The International Blues Challenge Solo/Duo Competition, presented by the Golden Gate Blues Society, and hosted by Mission Street BBQ, begins at 2pm PST on Sunday, Oct 21, 2018. All are welcome to attend and listen, and those who purchase a ballot may vote on who to send to Memphis to represent the region!
Call it what ya wanna: Folk Blues, Delta Blues, Country Blues, Original Blues, Early Blues, Classic Blues, Vintage Blues, Acoustic Blues, Ragtime Blues, Gospel Blues, Roots & Blues, etc. Ultimately, the name doesn’t matter, as long as we know what we’re talking about.
What we’re talking about is music that doesn’t come from money.
Woody Guthrie, as much of a blues musician as anyone in my book, may have said it best:
“It’s a folk singer’s job to comfort disturbed people, and to disturb comfortable people.”
Underserved and marginalized communities have to stick together. But the powers-that-be don’t want it that way. Divide and conquer. Get folks squabblin’ amongst themselves. That’s how the man runs the plan. The man is comfortable. And we’re here to disturb him.
We take care of each other, and we sound our horns.
The Golden Gate Blues Society is presenting an event this weekend in Santa Cruz, CA. The International Blues Challenge Solo/Duo competition. Three acts will “compete” for the opportunity to represent the region in Memphis, TN.
But do we “compete?” We do not. We celebrate. We exalt. And besides, you don’t “win” at the blues. What this is, is the comin’ together of the community. Where there is good BBQ, where there is good drink, where there is good music, there be the people.
The Westside Sheiks are one of the acts that will “compete.” I am a proud half of the core that comprises said Westside Sheiks. The other half is Jonathan “Captain Ahab” Dryden, the most talented musician I’ve ever known. He’s like Jaki Byard, Errol Garner, and Bill Evans meets Garth Hudson, Benmont Tench, and Leon Russel. In the Sheiks, I have the honor of being Scrapper Blackwell to his Leroy Carr.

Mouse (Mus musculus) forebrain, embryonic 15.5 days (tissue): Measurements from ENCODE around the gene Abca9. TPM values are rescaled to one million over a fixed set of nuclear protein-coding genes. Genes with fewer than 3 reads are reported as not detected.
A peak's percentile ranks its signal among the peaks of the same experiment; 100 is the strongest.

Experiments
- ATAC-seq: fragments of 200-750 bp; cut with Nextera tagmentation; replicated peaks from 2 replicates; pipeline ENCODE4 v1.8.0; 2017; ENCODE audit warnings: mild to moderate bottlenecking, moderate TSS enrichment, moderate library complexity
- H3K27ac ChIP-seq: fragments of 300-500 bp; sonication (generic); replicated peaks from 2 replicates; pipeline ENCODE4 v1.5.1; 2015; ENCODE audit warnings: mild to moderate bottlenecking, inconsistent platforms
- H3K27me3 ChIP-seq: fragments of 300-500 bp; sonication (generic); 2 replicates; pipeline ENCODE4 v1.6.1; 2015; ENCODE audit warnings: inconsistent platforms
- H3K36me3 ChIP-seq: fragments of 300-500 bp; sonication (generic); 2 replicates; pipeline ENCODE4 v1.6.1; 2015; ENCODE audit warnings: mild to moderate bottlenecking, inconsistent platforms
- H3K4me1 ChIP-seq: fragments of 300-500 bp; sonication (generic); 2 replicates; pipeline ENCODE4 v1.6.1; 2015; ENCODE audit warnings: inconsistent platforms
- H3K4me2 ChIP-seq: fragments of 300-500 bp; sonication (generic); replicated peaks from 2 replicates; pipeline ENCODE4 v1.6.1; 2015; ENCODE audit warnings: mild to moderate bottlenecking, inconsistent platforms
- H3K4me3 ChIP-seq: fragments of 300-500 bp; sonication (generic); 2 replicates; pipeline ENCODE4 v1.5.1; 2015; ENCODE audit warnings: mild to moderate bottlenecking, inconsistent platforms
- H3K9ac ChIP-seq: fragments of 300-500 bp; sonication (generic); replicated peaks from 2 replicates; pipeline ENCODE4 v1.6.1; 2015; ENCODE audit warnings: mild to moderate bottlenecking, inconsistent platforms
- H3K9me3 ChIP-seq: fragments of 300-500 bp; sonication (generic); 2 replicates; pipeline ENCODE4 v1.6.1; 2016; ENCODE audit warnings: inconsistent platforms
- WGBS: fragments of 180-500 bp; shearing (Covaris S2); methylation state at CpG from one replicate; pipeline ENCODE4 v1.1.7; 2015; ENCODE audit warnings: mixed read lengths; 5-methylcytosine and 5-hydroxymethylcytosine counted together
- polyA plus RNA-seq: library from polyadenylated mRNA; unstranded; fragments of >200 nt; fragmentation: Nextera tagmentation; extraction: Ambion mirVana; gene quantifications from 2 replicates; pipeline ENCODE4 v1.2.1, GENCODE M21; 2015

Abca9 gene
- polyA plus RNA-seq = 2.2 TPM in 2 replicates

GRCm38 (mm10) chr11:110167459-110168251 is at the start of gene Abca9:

Also to “compete” is the incomparable Rob Vye, within whose fingers the ghosts of Blind Blake, Rev. Gary Davis, and Blind Willie McTell roam. He is the ragtimiest of fingerpickers. The gospeliest of soapboxers. The footstompiest of bluesmen. He’s a mendicant at the altar of Mt. Zion. He’s Zen and the Art of a Dog and a Van. He’s a crooner where others might holler. He’s a tune-down when others might tune-up. He’s a syncopating, three-finger alchemist of the country soul. In short, he’s the real deal.
Third in this line-up is Mr. Pete Madsen, accompanied by Celeste Kopel. They have recently bequeathed unto the world a phenomenal album entitled “From The Delta and Beyond,” which aggregates their performances of the almighty delta canon—the canon built on the works of Son House, Skip James, Tommy Johnson, and more. Mr. Pete is a scholar and a teacher, yes, but he’s also a player. A finger-bouncin’, thumb-thumpin’, swinger of the steel strings, yes, but also a rocker, a fiery electric bluesman who can grease up and pull down some Albert King from the sky as needed. That said, this competition is about the down home, the back porch, the boot on the ground; it’s about the intimate on the parapet, and Mr. Pete and Celeste’s rare muso chemistry is meant for rakishly downtrainin’ the downtrodden blues into the wood and steel light.
In short, such a night!
The point is, there is no “competition.” There is only the music. You, and the night, and the music.